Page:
Disclaimer: Jacob's story is told from the perspective of his family. The details of what happened were constructed from chat logs, interviews his parents conducted with involved parties after his death, and Jacob's suicide notes.
Experts have said that bullies sometimes don't realize they're bullying, and the definition of bullying comes from how the recipient feels about the behavior. Jacob's suicide notes clearly showed that he felt he was bullied. Some readers may find the details of his story upsetting.
*Names have been changed to protect the identities of those involved.
Jacob's family. Jacob stands next to his mother.
It’s been three years since President Uchtdorf delivered his now-iconic address entreating Church members that, “When it comes to hating, gossiping, ignoring, ridiculing, holding grudges, or wanting to cause harm, please apply the following: Stop it!”
But it’s only been a year since bullying at church pushed a teachers quorum member, Jacob, to the edge.
A New School
Jacob was a sweet boy of 13 when he started at a new school. He, along with several of his siblings, began attending while the family worked to find a home closer to the school. As they had planned, the Johnson family finally found a home near enough to Jacob's school that he could walk there. The house was within walking distance of their ward’s building, too.
But about the time they moved to their closer house, the trouble began.
“They were doing a project on different forms of government,” recalls Jacob's father, Greg. “My son’s group was chosen to do a kingdom. So they drew lots, and he ended up being chosen as king of the kingdom.” One of the boys was unhappy with that decision and started acting aggressively towards Jacob. Thankfully, the project was short-lived, and the Johnson hoped the problem would be, too.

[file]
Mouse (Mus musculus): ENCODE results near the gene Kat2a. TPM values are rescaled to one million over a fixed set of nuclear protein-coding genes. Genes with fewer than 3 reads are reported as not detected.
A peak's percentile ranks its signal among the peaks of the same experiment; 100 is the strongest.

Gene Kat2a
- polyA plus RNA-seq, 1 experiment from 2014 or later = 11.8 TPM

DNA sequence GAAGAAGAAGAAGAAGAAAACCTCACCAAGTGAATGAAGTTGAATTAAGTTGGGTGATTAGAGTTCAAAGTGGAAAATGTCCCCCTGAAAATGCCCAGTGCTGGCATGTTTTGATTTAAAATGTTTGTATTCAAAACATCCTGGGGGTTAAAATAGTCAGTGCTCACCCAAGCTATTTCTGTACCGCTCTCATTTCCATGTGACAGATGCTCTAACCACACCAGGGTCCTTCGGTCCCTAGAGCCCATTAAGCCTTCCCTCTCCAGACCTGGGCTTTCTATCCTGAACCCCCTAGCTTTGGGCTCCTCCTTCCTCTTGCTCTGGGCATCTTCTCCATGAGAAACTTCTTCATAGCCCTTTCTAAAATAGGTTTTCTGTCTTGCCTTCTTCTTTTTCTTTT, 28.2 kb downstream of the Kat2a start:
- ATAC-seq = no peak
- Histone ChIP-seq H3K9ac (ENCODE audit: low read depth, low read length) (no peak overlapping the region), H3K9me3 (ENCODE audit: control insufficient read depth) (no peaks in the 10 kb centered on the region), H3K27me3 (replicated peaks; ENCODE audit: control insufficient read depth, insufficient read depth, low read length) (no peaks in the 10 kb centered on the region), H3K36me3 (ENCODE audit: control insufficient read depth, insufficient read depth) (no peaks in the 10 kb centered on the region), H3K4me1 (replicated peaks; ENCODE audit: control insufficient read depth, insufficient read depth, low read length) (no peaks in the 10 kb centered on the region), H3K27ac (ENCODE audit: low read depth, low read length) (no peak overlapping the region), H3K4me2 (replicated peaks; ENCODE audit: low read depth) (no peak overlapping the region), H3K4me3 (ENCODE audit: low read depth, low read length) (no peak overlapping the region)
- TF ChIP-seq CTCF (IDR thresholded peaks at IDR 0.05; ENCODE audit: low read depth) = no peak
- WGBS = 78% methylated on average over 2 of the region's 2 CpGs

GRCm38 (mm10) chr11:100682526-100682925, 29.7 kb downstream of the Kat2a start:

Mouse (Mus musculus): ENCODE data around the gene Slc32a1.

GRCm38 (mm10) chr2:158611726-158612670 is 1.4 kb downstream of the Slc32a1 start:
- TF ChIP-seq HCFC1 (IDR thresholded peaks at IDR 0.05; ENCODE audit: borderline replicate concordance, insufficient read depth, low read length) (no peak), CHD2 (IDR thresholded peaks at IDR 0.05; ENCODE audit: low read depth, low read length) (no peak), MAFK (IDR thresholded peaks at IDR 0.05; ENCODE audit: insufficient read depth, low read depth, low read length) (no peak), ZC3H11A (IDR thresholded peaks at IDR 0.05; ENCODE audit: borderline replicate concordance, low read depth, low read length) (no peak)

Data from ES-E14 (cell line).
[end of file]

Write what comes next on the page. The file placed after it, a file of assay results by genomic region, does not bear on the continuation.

Because “sure enough,” Greg says, “the kid that he had a problem with at school was in our ward.”
A New Ward
At first, things weren’t so bad. “Jacob was okay initially because he was a deacon when we first moved into that ward,” Greg explains. “But as soon as he turned 14, he went to the teachers quorum.” The same boy was a teacher in that ward.
“From that point on, he was hazed,” Greg says. Jacob was given every assignment—something he was told happened because of the previous problem at school. He passed the sacrament each week, collected fast offerings, and performed other duties the quorum should have shared equally.
“I just didn’t see the seriousness of that,” Greg regretfully recalls. “I thought, well, you know, ‘It’s passing the sacrament. It’s just collecting fast offerings.’” Unfortunately, that was just the beginning, as the Johnson's later learned.
Despite the troubles he was having at church, Jacob managed to make a few non-member friends in his neighborhood. Early in his time in the teachers quorum, he took two of these friends with him to Scouts. “I remember that day, that moment so clearly,” Greg recalls. “They were laughing, driving off on their bikes together, riding to Scouts. It was a kind of a laughing moment, a joyous moment.”